As Mexico reels from the swine flu panic, there’s angry talk of the disastrous impact on that country of North American methods of intensive livestock production. The initial swine flu deaths came near the huge pig factories in the state of Veracruz, owned by Granjas Carroll, a subsidiary of Smithfield Farms, centered in North Carolina and now expanding into Eastern Europe. Intensive pork production in North Carolina in the 1990s sponsored the emergence of the H1N1 swine flu virus in 1998, the year North Carolina’s pig population hit ten million, up from two million just six years earlier, achieved by cramming 25 times more pigs into each factory, each one a stinking nightmare to the people living nearby.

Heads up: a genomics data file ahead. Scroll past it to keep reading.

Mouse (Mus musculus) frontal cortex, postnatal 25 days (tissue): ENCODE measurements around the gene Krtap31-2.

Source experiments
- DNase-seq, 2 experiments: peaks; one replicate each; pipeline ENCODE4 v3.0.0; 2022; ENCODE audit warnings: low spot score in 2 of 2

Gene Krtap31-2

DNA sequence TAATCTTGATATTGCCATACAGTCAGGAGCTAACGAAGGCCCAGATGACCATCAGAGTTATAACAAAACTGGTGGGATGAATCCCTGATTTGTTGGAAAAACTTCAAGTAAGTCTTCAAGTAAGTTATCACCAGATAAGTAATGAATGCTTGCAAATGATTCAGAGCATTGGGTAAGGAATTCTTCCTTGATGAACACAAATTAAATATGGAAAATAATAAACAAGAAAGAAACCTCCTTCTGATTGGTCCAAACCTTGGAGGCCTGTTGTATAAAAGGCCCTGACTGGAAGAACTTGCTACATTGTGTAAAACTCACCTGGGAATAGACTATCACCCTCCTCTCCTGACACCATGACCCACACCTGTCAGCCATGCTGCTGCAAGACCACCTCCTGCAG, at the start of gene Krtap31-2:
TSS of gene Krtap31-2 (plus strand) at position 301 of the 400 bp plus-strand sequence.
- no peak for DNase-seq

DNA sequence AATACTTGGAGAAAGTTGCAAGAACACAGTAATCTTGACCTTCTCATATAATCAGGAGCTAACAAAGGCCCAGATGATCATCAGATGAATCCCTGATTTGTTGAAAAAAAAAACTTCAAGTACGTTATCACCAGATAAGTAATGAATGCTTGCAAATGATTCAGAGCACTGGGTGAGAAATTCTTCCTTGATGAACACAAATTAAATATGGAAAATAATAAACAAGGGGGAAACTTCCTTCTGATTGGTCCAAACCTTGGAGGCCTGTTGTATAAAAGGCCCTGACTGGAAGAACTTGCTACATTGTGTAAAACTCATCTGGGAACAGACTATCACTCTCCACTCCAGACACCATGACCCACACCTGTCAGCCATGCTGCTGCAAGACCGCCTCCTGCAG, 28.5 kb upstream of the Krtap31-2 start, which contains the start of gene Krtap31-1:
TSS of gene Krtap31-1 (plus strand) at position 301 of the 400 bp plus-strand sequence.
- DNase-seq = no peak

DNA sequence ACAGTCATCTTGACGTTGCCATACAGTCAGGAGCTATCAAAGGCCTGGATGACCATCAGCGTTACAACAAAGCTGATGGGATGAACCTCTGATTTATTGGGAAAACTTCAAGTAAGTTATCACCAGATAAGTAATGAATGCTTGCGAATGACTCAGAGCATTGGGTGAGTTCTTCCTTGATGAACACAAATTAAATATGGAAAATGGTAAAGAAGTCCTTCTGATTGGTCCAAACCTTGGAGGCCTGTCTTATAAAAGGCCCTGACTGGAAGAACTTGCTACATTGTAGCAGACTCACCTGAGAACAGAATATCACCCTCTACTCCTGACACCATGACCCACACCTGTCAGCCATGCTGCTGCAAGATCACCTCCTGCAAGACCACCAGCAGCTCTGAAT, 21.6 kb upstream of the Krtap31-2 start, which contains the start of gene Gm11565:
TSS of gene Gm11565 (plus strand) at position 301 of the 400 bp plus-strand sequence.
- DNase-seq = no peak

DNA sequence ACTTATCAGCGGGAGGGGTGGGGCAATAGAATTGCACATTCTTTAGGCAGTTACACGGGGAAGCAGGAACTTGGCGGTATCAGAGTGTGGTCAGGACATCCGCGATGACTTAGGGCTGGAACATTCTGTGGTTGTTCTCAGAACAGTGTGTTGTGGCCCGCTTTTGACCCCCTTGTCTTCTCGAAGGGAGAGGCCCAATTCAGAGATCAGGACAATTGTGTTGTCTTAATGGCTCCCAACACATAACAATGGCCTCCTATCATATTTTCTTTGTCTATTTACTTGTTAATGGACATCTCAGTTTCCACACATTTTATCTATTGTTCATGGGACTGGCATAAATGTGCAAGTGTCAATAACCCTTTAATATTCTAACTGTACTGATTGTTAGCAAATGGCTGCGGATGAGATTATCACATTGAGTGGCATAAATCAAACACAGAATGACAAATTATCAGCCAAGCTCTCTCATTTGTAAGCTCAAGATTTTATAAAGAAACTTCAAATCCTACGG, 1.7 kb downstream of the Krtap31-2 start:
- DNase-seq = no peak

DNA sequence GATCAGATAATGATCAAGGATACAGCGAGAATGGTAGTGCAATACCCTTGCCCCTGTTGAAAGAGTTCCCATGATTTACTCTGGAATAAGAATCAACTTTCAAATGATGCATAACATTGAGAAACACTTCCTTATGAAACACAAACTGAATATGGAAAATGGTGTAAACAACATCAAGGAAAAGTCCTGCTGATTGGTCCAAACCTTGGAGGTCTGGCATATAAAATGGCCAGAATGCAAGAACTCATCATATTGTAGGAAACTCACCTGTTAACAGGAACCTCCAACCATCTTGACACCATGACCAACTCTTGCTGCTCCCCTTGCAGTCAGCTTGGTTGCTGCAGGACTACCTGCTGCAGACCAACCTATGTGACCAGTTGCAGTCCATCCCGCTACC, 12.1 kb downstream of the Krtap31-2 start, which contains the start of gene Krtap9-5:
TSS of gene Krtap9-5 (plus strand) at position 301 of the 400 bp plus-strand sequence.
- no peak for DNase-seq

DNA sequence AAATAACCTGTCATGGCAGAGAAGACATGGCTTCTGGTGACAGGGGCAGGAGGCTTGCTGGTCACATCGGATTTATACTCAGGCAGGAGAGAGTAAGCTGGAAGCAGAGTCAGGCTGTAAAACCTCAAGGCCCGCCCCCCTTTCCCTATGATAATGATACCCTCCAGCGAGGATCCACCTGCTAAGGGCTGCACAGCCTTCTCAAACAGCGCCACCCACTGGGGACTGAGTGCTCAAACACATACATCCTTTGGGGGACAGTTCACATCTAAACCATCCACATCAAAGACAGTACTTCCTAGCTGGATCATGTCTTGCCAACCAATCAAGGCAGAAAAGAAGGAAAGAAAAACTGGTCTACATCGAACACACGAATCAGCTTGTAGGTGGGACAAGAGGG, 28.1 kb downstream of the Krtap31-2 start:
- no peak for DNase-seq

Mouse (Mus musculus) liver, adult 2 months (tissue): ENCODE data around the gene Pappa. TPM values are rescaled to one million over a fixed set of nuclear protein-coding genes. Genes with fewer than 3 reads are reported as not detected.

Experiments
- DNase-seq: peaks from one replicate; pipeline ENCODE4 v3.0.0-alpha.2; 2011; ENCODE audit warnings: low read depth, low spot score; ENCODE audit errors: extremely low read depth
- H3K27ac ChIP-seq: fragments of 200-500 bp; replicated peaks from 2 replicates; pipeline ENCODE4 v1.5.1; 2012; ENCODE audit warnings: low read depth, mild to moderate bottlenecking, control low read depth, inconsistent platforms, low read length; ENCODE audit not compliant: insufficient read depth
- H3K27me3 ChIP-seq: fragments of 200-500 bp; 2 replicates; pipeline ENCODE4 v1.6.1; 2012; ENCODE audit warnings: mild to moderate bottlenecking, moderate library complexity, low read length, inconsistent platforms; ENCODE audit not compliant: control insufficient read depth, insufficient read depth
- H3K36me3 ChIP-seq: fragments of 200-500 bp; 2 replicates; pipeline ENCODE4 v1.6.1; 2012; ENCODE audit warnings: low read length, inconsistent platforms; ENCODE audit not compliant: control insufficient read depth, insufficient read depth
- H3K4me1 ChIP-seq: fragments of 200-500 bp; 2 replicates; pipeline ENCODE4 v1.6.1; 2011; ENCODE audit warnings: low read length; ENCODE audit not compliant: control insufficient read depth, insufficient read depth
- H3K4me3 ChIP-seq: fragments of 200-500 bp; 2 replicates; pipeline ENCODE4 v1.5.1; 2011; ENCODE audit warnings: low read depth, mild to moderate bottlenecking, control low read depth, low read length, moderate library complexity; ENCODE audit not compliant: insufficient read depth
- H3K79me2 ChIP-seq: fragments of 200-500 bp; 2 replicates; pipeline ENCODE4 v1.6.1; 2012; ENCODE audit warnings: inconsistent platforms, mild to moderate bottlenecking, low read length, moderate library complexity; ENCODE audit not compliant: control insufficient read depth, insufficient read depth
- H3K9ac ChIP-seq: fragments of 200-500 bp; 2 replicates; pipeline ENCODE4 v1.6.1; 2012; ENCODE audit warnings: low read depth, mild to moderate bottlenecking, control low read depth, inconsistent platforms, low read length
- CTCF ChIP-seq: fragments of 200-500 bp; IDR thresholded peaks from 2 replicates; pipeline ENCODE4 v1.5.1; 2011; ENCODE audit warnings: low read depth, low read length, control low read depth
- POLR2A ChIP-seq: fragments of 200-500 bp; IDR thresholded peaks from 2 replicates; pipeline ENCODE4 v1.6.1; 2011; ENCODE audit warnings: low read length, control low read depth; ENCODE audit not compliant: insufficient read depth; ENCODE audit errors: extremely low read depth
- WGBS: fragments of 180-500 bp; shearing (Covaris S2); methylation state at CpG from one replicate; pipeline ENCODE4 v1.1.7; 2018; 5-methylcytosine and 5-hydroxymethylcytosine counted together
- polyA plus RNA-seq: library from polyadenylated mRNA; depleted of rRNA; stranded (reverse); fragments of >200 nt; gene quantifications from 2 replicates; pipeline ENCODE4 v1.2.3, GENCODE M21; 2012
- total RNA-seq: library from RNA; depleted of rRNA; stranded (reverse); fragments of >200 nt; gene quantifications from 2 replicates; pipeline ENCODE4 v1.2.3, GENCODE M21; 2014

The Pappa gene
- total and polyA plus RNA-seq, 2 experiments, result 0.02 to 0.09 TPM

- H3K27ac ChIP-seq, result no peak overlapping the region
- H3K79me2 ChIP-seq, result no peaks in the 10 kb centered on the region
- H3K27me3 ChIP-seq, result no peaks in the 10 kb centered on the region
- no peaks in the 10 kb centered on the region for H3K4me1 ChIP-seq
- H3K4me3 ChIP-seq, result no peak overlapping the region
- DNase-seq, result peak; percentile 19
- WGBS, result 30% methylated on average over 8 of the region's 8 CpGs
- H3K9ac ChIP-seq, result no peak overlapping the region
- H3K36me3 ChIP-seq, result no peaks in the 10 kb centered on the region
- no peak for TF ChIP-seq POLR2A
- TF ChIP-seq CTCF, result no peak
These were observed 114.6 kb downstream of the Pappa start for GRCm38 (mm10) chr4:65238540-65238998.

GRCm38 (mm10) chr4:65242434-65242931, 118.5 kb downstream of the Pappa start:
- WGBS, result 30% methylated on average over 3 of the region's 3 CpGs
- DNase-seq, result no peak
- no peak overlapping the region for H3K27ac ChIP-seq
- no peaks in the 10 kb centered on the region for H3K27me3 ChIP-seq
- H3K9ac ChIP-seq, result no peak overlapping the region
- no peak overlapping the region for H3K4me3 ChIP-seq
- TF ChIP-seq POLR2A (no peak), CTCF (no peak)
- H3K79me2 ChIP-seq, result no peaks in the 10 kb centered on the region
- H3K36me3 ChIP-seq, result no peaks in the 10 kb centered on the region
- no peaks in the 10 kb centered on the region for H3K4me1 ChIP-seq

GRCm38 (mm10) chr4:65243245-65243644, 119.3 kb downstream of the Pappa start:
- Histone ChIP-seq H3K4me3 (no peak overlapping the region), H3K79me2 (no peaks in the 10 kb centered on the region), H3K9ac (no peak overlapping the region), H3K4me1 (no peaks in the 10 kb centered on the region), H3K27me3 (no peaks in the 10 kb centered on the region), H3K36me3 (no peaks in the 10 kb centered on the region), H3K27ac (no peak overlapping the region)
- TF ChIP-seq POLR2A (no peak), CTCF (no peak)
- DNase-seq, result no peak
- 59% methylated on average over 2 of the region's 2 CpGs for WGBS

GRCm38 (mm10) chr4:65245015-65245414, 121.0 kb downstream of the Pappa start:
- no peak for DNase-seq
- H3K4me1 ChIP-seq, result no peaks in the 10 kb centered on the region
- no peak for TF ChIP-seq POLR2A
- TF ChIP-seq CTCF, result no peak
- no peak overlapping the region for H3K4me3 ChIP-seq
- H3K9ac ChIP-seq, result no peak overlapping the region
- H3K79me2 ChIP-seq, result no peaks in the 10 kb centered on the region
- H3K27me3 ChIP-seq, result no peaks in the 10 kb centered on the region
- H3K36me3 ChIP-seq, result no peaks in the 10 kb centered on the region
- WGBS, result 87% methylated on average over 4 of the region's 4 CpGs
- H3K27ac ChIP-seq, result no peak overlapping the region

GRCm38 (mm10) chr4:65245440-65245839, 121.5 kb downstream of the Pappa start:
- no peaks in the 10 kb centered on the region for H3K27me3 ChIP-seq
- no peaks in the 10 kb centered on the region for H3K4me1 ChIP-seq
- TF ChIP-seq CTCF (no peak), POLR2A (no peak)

In our latest newsletter I visit the world that intensive livestock raising has made, from the Valle in Mexico destroyed by Spanish sheep ranching in the 16th century, to the trashed landscapes of Texas and California today. In the same brilliant issue Steven Higgs probes the safety of nanotechnologies. Moms, hold that nano-toy, and that nano make-up! And Senator Jim Abourezk looks back on the occupation of Wounded Knee, and the role he played.
ALEXANDER COCKBURN can be reached at email@example.com